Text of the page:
Generically, a Health Care Proxy empowers an agent to make any and all health care decisions on behalf of the principal. These decisions may include issues relating to medications, therapy, the change of treating physicians, and any other issues that arise in the course of the course of medical treatment. Under New York State law, unless your agent knows your wishes about artificial nutrition and hydration (feeding tubes), the agent will not have the authority to make decisions about these measures.
Who do I appoint as my Health Care Proxy?
The person you appoint as your Health Care Proxy should be someone who you know well and with whom you have discussed your health care wishes. Your Health Care Proxy should be someone who is capable of making difficult decisions under the most trying circumstances.
Who is a Living Will?
A Living Will is an advance health care directive that expresses the health care wishes of an individual. A Living Will is typically utilizes when there is a medical diagnosis of a persistent vegetative state with no hope of recovery, New York State does not have a Living Will statue.
What do I do with a Living Will?
Once executed, copies of a Living Will should be given to the appointed health care agent as a direction of the individual’s wishes. The individual should keep the original document and should make its whereabouts known to the health care agent.
OTHER TOOLS USED FOR THE ESTATE PLANNING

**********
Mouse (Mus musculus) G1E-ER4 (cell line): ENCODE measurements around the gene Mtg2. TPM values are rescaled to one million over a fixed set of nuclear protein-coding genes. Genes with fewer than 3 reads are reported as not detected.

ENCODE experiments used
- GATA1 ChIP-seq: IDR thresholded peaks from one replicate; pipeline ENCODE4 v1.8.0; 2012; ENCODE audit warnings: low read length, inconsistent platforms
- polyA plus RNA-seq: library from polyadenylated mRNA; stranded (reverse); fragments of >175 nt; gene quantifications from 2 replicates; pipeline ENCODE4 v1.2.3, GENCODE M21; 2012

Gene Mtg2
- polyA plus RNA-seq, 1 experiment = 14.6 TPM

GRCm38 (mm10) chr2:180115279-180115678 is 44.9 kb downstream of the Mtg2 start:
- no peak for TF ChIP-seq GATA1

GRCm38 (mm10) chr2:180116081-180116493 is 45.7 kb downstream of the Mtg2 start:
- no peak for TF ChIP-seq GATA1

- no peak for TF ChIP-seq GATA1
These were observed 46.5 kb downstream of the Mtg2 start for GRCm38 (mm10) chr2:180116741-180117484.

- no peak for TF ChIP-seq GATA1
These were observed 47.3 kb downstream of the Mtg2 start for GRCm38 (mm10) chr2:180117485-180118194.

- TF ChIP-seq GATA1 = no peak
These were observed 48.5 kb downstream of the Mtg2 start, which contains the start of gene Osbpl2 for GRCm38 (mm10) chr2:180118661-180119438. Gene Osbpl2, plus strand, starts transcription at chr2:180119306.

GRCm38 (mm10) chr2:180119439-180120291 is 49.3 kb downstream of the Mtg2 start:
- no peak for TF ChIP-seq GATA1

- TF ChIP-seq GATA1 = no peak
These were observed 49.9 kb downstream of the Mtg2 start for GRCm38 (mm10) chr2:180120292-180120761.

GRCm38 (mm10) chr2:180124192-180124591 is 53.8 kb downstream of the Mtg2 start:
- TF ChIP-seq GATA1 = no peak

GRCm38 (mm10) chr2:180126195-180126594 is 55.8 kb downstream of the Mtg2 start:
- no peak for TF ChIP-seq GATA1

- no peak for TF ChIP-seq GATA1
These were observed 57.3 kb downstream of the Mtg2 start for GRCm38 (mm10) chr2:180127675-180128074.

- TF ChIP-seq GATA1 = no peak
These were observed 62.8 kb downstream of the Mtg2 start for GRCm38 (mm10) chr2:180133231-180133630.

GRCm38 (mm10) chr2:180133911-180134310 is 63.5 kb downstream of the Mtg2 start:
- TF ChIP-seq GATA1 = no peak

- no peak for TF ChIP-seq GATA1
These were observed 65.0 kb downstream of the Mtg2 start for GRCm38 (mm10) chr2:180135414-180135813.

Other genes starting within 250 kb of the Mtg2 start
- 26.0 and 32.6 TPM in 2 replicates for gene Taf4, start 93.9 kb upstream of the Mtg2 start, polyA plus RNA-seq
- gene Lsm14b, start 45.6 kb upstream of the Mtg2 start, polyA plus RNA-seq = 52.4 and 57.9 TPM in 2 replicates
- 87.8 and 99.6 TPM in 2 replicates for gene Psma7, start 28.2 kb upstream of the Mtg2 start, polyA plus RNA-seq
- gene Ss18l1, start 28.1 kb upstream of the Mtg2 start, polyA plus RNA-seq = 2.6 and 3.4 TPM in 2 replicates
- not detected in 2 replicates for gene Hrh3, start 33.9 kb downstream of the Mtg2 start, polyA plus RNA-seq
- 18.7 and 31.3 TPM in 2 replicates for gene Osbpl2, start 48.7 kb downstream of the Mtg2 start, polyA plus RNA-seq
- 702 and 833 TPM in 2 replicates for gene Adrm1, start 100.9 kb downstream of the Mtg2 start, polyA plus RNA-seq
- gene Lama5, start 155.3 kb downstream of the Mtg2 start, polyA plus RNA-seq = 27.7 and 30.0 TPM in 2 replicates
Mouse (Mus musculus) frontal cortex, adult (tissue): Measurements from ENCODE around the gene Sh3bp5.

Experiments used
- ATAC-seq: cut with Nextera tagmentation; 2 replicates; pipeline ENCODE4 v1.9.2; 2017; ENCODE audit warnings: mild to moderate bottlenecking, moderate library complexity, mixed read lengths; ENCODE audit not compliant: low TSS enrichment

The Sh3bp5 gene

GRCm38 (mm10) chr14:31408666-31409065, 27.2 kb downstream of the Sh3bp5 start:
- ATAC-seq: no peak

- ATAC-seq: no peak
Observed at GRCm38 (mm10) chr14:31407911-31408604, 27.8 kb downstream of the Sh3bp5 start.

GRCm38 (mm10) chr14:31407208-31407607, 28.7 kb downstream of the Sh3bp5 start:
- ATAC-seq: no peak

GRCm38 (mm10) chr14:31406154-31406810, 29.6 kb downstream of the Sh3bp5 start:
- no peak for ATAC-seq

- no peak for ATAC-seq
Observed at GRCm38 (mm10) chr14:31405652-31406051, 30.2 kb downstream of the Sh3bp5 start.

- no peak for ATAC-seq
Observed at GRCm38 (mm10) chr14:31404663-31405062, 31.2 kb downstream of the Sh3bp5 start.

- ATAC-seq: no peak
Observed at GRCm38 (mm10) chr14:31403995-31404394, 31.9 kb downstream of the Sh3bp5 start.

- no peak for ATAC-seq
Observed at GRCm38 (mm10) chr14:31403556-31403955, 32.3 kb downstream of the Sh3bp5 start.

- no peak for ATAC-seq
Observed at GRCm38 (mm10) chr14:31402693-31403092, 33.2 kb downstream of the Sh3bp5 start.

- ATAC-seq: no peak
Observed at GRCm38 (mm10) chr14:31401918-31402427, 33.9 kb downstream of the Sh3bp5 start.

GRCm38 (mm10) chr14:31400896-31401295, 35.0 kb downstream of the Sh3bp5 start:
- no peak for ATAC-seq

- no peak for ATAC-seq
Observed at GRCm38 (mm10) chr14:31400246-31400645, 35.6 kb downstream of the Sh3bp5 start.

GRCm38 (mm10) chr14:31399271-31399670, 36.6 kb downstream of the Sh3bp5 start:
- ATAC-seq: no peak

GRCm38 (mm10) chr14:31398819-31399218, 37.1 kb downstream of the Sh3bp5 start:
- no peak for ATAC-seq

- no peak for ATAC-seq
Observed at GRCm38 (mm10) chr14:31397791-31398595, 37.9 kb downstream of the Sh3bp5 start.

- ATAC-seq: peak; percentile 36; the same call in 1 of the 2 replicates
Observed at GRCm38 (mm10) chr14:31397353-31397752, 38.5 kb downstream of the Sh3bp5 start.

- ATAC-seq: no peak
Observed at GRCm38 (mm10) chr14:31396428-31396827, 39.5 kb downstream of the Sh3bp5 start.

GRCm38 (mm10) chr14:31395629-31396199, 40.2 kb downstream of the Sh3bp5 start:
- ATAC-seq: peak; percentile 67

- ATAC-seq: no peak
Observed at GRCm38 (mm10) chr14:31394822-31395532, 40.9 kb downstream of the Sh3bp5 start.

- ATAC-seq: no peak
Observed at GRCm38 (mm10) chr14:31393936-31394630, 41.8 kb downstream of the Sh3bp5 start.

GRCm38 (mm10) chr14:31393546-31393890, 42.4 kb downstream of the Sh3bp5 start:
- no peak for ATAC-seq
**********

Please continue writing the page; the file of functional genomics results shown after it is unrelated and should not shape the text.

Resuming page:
What is a Revocable Living trust?
A revocable Living Trust is an agreement between an individual (settlor) and a trustee whereby the trustee holds assets for the benefit or the settlor. The trust is funded by the settlor. Hence, title of some or all of the settlor’s assets by naming himself or herself as trustee during his or her lifetime and/or capacity. Thereafter, a successor trustee (usually one of the settlor’s children) may be appointed to assume these responsibilities in relation to the trust.
A Revocable Living Trust is often considered a substitute for a Will. If drafted properly, a Revocable Living Trust enables the passing if an individual’s assets without the need for probate. However, in addition to a Revocable Living Trust, the settlor should also have a “pour- over” Will to account for any assets that may not have been placed into the trust prior to the settlor’s death.
Can I make Gifts to reduce the value of my estate?
Yes, gifting is one of the easiest and most effective methods for an individual to reduce the size of his or her estate. The most often utilized gifting strategy involves making annual exclusion gifts of up to $14,000 per done every calendar year. (Spouses may make annual exclusion gifts of up to $28,000 per done.) GiftS excessing this amount may subject an individual to potential gift taxes, so such gifts should be made with the advice of an estate planning/elder law attorney and an accountant.
What about Life Insurance?
Life insurance is said to be one of the last true shelters. If purchased by the correct entity, life insurance can create tremendous estate tax planning benefits. A key factor in evaluating the benefit of a life insurance policy depends on determining who is the owner and beneficiary of the policy. Such significant issue must be discussed with an attorney and an insurance agent prior or purchasing a policy for estate planning purposes. Taking steps to protect your family and your assets as you age is essential. Take the time to achieve peace of mind and call the Law Offices of Irina Yadgarova PLLC so that your advance directives are properly in place.